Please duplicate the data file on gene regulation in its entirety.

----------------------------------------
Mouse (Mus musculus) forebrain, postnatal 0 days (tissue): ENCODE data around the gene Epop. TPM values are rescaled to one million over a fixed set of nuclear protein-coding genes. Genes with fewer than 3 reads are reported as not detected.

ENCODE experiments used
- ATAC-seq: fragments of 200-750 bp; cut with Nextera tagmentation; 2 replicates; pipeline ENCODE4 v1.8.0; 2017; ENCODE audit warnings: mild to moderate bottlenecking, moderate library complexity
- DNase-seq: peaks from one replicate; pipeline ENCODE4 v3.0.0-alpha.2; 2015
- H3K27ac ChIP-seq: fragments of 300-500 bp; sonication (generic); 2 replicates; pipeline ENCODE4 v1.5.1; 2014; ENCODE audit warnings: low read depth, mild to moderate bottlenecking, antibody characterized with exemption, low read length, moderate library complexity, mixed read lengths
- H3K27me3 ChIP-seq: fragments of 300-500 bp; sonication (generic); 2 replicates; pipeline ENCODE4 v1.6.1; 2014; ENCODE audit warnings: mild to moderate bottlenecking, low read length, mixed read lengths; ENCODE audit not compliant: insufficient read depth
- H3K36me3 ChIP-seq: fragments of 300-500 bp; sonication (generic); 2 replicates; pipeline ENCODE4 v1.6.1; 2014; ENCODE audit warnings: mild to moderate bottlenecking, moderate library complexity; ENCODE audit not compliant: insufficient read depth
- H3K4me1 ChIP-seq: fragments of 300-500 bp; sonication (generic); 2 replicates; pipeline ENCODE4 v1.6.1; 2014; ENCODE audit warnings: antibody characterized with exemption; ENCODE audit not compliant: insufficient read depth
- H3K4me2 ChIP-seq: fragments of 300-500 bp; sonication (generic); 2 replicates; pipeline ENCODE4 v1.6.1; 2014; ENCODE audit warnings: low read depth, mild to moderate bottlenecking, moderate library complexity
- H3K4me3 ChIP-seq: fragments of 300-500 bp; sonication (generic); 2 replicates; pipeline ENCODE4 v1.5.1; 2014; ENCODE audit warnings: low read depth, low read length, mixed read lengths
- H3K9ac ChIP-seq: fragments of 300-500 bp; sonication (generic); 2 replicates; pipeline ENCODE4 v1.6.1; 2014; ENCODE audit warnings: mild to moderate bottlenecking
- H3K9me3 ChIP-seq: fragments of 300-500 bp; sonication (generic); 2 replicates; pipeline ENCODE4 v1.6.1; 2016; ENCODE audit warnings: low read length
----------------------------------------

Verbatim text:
Mouse (Mus musculus) forebrain, postnatal 0 days (tissue): ENCODE data around the gene Epop. TPM values are rescaled to one million over a fixed set of nuclear protein-coding genes. Genes with fewer than 3 reads are reported as not detected.

ENCODE experiments used
- ATAC-seq: fragments of 200-750 bp; cut with Nextera tagmentation; 2 replicates; pipeline ENCODE4 v1.8.0; 2017; ENCODE audit warnings: mild to moderate bottlenecking, moderate library complexity
- DNase-seq: peaks from one replicate; pipeline ENCODE4 v3.0.0-alpha.2; 2015
- H3K27ac ChIP-seq: fragments of 300-500 bp; sonication (generic); 2 replicates; pipeline ENCODE4 v1.5.1; 2014; ENCODE audit warnings: low read depth, mild to moderate bottlenecking, antibody characterized with exemption, low read length, moderate library complexity, mixed read lengths
- H3K27me3 ChIP-seq: fragments of 300-500 bp; sonication (generic); 2 replicates; pipeline ENCODE4 v1.6.1; 2014; ENCODE audit warnings: mild to moderate bottlenecking, low read length, mixed read lengths; ENCODE audit not compliant: insufficient read depth
- H3K36me3 ChIP-seq: fragments of 300-500 bp; sonication (generic); 2 replicates; pipeline ENCODE4 v1.6.1; 2014; ENCODE audit warnings: mild to moderate bottlenecking, moderate library complexity; ENCODE audit not compliant: insufficient read depth
- H3K4me1 ChIP-seq: fragments of 300-500 bp; sonication (generic); 2 replicates; pipeline ENCODE4 v1.6.1; 2014; ENCODE audit warnings: antibody characterized with exemption; ENCODE audit not compliant: insufficient read depth
- H3K4me2 ChIP-seq: fragments of 300-500 bp; sonication (generic); 2 replicates; pipeline ENCODE4 v1.6.1; 2014; ENCODE audit warnings: low read depth, mild to moderate bottlenecking, moderate library complexity
- H3K4me3 ChIP-seq: fragments of 300-500 bp; sonication (generic); 2 replicates; pipeline ENCODE4 v1.5.1; 2014; ENCODE audit warnings: low read depth, low read length, mixed read lengths
- H3K9ac ChIP-seq: fragments of 300-500 bp; sonication (generic); 2 replicates; pipeline ENCODE4 v1.6.1; 2014; ENCODE audit warnings: mild to moderate bottlenecking
- H3K9me3 ChIP-seq: fragments of 300-500 bp; sonication (generic); 2 replicates; pipeline ENCODE4 v1.6.1; 2016; ENCODE audit warnings: low read length